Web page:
With his clubbing flat forehand and big serve, former US Open champion Juan Martin del Potro has all the tools to provide Rafa Nadal with his first stern test in the defence of his Wimbledon crown on Monday.
The giant Argentine, who stands an imposing 1.98 metres tall, climbed to fourth in the world rankings after his US Open triumph in 2009 before a wrist injury that required surgery forced him to miss almost all of last year.
But the 22-year-old has worked his way back to form and fitness and has an all-round game with the potential to derail Nadal's bid for an 11th grand slam title.
"I think he has a good serve and very good shots from the baseline, I think he's a complete player," Nadal, who is chasing a third Wimbledon crown, told reporters after easing past Luxembourg's?Gilles Muller on Saturday.
"It is always is a big challenge to play against him. He's a very tough opponent and one of the best players of the world.
"His ranking is much better than what the ranking says today. His level is much better than what the ranking says today.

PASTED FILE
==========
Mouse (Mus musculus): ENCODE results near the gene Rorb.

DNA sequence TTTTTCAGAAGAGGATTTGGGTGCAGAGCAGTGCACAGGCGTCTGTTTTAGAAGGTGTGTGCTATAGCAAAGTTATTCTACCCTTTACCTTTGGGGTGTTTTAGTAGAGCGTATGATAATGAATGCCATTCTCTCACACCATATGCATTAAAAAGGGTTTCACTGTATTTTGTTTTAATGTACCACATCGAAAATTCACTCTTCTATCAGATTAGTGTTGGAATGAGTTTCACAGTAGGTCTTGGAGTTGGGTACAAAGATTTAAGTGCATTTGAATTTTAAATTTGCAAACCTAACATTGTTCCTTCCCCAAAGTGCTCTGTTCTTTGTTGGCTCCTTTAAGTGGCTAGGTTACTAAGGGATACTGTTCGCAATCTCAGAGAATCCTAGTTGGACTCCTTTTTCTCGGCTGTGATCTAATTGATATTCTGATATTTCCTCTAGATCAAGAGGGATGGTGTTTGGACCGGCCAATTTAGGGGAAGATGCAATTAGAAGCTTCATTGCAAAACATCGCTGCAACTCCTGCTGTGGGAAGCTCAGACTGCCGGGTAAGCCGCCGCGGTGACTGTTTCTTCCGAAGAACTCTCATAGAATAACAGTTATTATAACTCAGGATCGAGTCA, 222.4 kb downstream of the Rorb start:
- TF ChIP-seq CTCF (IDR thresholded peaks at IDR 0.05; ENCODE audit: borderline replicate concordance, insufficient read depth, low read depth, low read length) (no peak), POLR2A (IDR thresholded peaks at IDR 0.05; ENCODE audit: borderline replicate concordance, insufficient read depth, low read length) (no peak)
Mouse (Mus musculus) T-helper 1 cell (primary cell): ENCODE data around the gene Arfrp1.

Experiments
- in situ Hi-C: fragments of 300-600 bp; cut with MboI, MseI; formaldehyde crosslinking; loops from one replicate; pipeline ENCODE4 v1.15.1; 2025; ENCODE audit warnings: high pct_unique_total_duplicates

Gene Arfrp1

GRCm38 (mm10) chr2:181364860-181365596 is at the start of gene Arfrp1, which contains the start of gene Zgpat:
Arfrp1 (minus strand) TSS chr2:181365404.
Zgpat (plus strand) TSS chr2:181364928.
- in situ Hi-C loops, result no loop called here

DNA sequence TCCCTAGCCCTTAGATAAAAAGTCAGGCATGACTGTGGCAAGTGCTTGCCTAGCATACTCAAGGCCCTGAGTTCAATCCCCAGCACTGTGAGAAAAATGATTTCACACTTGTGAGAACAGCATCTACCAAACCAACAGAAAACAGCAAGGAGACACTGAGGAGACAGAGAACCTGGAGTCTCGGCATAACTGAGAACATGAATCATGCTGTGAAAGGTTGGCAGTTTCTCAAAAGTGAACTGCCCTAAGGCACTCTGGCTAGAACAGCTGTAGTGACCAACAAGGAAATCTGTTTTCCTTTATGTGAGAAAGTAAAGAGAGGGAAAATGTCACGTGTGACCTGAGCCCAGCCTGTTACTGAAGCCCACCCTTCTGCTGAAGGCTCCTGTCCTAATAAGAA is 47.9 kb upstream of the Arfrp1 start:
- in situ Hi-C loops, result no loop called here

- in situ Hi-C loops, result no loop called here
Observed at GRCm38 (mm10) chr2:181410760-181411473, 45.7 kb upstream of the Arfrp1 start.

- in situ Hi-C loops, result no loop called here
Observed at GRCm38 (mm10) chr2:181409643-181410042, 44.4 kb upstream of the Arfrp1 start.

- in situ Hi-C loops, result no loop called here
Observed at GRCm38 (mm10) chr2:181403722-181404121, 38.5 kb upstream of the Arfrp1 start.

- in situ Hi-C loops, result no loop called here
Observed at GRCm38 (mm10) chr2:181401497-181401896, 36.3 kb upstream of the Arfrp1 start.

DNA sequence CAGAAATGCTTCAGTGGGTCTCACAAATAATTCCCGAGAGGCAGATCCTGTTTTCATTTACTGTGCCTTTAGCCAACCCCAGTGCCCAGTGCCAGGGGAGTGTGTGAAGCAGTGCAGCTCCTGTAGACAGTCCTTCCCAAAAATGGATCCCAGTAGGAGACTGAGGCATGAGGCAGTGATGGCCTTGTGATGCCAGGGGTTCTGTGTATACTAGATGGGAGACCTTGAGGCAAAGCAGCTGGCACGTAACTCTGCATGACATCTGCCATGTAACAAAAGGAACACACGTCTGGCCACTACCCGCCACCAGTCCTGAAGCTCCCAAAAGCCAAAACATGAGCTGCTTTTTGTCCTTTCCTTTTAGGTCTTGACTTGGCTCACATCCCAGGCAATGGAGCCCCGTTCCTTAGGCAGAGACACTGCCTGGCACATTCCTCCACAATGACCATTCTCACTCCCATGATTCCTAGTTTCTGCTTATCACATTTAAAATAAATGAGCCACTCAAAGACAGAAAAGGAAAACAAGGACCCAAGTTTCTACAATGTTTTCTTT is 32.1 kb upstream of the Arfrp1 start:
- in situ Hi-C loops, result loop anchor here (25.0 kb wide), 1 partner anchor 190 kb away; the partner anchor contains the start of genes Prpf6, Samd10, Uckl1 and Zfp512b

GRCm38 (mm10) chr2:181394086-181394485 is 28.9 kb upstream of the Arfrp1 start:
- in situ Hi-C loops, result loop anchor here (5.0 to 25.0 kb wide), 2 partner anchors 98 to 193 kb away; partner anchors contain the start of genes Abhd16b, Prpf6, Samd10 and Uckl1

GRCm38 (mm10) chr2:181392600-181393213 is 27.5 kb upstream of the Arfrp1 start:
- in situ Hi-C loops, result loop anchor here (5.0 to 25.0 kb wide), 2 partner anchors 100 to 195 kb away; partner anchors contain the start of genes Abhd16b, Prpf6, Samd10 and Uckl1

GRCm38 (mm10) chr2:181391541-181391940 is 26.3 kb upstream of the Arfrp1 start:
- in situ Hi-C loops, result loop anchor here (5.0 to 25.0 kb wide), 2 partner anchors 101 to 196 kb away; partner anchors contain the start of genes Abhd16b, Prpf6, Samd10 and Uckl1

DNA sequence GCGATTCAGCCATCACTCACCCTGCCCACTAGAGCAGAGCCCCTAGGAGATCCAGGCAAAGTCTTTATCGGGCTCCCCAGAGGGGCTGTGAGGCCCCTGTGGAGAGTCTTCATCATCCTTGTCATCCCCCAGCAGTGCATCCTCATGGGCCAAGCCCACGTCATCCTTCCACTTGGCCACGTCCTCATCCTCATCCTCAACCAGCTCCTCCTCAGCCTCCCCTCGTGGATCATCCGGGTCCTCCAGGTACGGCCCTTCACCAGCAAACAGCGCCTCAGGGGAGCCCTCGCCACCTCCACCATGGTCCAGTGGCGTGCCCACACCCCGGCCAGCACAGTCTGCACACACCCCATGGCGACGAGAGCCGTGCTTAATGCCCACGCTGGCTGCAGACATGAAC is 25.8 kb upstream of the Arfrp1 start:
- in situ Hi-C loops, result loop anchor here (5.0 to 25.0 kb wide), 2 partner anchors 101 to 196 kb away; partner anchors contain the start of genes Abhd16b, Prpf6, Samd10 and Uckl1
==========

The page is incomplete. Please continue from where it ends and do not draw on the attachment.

"If we talk about level, when he's healthy, he's a top five player. I'm unlucky to have to play against Del Potro in the round of 16. But that's what it is, and I have to be playing my best tennis to try to win."
The Argentine now finds himself edging back towards the world's top 20 after an arduous rehabilitation and he is quick to play down expectations that he can swiftly rediscover the form that enabled him to beat Roger Federer in the final at Flushing Meadows two years ago.
"It's not easy to be top five, but I'm improving my game every day," he told reporters after booking his place in the fourth round with a straight sets-win over French number 15 seed Gilles Simon.
"That's a good sign for the future. But, of course, I want to be at the top as soon as possible. But it's a long, long road."
Nadal's progress into the fourth round has been plain sailing with none of his opening three opponents taking a set off the Spanish matador.
On top of his US Open triumph, Del Potro has reached the French Open semi-finals and the quarter-finals in Australia, but this is his first foray past the second round at Wimbledon.
"Of course on Monday I play against the best player in the world in this moment," he added.
"Against him you have to play unbelievable tennis. You have to play everything perfectly, and then maybe, you have a little chance.
"But it's my first time in fourth round in Wimbledon and I want to treasure this moment."